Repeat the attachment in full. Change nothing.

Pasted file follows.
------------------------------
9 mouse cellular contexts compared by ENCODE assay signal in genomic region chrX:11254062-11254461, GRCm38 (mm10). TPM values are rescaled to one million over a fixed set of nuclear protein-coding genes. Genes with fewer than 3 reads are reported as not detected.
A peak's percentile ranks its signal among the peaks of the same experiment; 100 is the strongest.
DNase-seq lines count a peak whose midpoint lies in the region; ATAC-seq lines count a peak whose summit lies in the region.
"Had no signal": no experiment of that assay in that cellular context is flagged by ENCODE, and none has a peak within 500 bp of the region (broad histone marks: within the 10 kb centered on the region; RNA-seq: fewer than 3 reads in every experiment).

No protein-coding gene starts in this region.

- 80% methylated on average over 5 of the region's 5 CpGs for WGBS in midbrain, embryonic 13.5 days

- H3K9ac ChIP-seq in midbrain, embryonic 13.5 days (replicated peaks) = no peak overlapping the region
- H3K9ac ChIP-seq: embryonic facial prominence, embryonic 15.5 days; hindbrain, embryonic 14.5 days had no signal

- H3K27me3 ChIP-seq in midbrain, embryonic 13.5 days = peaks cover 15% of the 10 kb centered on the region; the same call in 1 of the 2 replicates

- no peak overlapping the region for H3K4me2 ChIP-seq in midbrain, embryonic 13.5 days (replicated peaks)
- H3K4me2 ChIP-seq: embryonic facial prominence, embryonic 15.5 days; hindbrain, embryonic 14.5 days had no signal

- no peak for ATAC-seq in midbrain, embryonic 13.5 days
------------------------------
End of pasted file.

9 mouse cellular contexts compared by ENCODE assay signal in genomic region chrX:11254062-11254461, GRCm38 (mm10). TPM values are rescaled to one million over a fixed set of nuclear protein-coding genes. Genes with fewer than 3 reads are reported as not detected.
A peak's percentile ranks its signal among the peaks of the same experiment; 100 is the strongest.
DNase-seq lines count a peak whose midpoint lies in the region; ATAC-seq lines count a peak whose summit lies in the region.
"Had no signal": no experiment of that assay in that cellular context is flagged by ENCODE, and none has a peak within 500 bp of the region (broad histone marks: within the 10 kb centered on the region; RNA-seq: fewer than 3 reads in every experiment).

No protein-coding gene starts in this region.

- 80% methylated on average over 5 of the region's 5 CpGs for WGBS in midbrain, embryonic 13.5 days

- H3K9ac ChIP-seq in midbrain, embryonic 13.5 days (replicated peaks) = no peak overlapping the region
- H3K9ac ChIP-seq: embryonic facial prominence, embryonic 15.5 days; hindbrain, embryonic 14.5 days had no signal

- H3K27me3 ChIP-seq in midbrain, embryonic 13.5 days = peaks cover 15% of the 10 kb centered on the region; the same call in 1 of the 2 replicates

- no peak overlapping the region for H3K4me2 ChIP-seq in midbrain, embryonic 13.5 days (replicated peaks)
- H3K4me2 ChIP-seq: embryonic facial prominence, embryonic 15.5 days; hindbrain, embryonic 14.5 days had no signal

- no peak for ATAC-seq in midbrain, embryonic 13.5 days